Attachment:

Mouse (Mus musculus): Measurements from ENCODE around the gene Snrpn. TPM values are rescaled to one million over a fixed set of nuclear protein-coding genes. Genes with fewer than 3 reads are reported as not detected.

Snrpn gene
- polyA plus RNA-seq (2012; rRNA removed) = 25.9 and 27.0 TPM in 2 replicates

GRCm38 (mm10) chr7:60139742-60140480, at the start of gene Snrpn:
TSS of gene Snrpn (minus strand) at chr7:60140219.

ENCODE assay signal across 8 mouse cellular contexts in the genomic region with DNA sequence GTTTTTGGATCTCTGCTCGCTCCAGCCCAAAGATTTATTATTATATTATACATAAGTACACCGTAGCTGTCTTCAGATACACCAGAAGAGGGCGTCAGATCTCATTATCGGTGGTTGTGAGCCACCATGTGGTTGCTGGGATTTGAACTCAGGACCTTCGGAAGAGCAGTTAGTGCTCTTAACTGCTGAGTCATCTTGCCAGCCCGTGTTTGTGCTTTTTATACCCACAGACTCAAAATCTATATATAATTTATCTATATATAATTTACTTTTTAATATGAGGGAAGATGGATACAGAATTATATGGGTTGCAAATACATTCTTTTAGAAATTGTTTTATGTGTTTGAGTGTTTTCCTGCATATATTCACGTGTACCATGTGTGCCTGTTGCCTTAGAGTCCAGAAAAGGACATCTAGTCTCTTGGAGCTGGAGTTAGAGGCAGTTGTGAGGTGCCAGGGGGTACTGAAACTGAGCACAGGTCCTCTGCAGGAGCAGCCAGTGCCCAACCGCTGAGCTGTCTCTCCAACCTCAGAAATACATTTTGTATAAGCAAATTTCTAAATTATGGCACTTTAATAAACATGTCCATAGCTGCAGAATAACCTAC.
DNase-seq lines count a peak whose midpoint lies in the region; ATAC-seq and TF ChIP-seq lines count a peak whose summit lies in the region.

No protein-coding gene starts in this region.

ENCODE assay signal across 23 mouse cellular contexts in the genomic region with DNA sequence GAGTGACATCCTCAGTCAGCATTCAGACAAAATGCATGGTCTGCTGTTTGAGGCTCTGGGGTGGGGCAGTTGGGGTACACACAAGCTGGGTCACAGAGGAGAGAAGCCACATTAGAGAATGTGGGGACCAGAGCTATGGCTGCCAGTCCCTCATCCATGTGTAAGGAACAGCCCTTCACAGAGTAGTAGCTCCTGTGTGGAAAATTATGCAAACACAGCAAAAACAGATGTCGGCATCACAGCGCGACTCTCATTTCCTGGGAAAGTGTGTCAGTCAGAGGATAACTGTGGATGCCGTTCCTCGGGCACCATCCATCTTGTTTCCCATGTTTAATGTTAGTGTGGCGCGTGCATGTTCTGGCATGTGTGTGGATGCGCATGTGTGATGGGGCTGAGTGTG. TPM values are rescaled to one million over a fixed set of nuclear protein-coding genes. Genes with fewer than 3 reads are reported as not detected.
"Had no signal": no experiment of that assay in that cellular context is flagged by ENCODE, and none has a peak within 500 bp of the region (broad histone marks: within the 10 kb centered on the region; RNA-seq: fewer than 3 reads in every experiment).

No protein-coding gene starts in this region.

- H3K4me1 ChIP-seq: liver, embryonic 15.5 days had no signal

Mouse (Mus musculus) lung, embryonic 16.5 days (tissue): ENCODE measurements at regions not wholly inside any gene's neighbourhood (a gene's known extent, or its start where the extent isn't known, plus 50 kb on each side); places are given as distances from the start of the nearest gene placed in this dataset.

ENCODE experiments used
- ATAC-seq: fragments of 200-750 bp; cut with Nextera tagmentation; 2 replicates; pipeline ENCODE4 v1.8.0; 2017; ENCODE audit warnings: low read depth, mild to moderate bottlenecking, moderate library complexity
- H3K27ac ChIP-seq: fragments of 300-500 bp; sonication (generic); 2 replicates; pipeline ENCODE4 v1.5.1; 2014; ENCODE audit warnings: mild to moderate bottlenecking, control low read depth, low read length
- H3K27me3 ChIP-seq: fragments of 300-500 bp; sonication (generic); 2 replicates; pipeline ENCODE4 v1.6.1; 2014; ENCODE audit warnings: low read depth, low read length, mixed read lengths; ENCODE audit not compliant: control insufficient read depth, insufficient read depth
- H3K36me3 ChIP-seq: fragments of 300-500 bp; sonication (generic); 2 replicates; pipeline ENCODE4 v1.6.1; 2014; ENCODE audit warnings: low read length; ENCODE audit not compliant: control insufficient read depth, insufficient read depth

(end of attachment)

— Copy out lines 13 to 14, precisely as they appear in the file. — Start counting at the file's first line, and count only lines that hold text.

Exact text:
Mouse (Mus musculus) lung, embryonic 16.5 days (tissue): ENCODE measurements at regions not wholly inside any gene's neighbourhood (a gene's known extent, or its start where the extent isn't known, plus 50 kb on each side); places are given as distances from the start of the nearest gene placed in this dataset.

ENCODE experiments used